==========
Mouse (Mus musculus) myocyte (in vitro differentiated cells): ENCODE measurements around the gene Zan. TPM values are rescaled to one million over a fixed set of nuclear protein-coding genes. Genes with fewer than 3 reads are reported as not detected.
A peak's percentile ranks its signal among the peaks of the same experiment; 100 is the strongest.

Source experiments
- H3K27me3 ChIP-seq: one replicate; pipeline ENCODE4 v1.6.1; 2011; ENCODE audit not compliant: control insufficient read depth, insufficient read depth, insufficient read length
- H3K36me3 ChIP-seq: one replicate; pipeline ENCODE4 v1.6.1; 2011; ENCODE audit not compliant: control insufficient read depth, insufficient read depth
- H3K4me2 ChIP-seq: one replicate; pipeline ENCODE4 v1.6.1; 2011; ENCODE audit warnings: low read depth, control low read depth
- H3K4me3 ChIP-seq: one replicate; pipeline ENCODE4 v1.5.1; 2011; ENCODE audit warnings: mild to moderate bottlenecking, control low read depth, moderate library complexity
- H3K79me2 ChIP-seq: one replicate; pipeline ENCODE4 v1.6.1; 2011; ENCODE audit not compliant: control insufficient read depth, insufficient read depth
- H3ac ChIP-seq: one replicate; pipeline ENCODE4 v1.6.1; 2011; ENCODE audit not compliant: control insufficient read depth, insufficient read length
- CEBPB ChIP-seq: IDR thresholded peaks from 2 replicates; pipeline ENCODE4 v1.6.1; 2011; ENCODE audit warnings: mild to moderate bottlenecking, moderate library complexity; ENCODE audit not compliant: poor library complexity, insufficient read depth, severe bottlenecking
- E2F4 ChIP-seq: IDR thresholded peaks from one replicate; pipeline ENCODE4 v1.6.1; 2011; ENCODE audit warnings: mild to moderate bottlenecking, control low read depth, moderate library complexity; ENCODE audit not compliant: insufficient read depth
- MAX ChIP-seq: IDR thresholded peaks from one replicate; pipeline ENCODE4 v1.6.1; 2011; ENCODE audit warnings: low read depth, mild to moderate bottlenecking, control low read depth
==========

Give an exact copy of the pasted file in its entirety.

Mouse (Mus musculus) myocyte (in vitro differentiated cells): ENCODE measurements around the gene Zan. TPM values are rescaled to one million over a fixed set of nuclear protein-coding genes. Genes with fewer than 3 reads are reported as not detected.
A peak's percentile ranks its signal among the peaks of the same experiment; 100 is the strongest.

Source experiments
- H3K27me3 ChIP-seq: one replicate; pipeline ENCODE4 v1.6.1; 2011; ENCODE audit not compliant: control insufficient read depth, insufficient read depth, insufficient read length
- H3K36me3 ChIP-seq: one replicate; pipeline ENCODE4 v1.6.1; 2011; ENCODE audit not compliant: control insufficient read depth, insufficient read depth
- H3K4me2 ChIP-seq: one replicate; pipeline ENCODE4 v1.6.1; 2011; ENCODE audit warnings: low read depth, control low read depth
- H3K4me3 ChIP-seq: one replicate; pipeline ENCODE4 v1.5.1; 2011; ENCODE audit warnings: mild to moderate bottlenecking, control low read depth, moderate library complexity
- H3K79me2 ChIP-seq: one replicate; pipeline ENCODE4 v1.6.1; 2011; ENCODE audit not compliant: control insufficient read depth, insufficient read depth
- H3ac ChIP-seq: one replicate; pipeline ENCODE4 v1.6.1; 2011; ENCODE audit not compliant: control insufficient read depth, insufficient read length
- CEBPB ChIP-seq: IDR thresholded peaks from 2 replicates; pipeline ENCODE4 v1.6.1; 2011; ENCODE audit warnings: mild to moderate bottlenecking, moderate library complexity; ENCODE audit not compliant: poor library complexity, insufficient read depth, severe bottlenecking
- E2F4 ChIP-seq: IDR thresholded peaks from one replicate; pipeline ENCODE4 v1.6.1; 2011; ENCODE audit warnings: mild to moderate bottlenecking, control low read depth, moderate library complexity; ENCODE audit not compliant: insufficient read depth
- MAX ChIP-seq: IDR thresholded peaks from one replicate; pipeline ENCODE4 v1.6.1; 2011; ENCODE audit warnings: low read depth, mild to moderate bottlenecking, control low read depth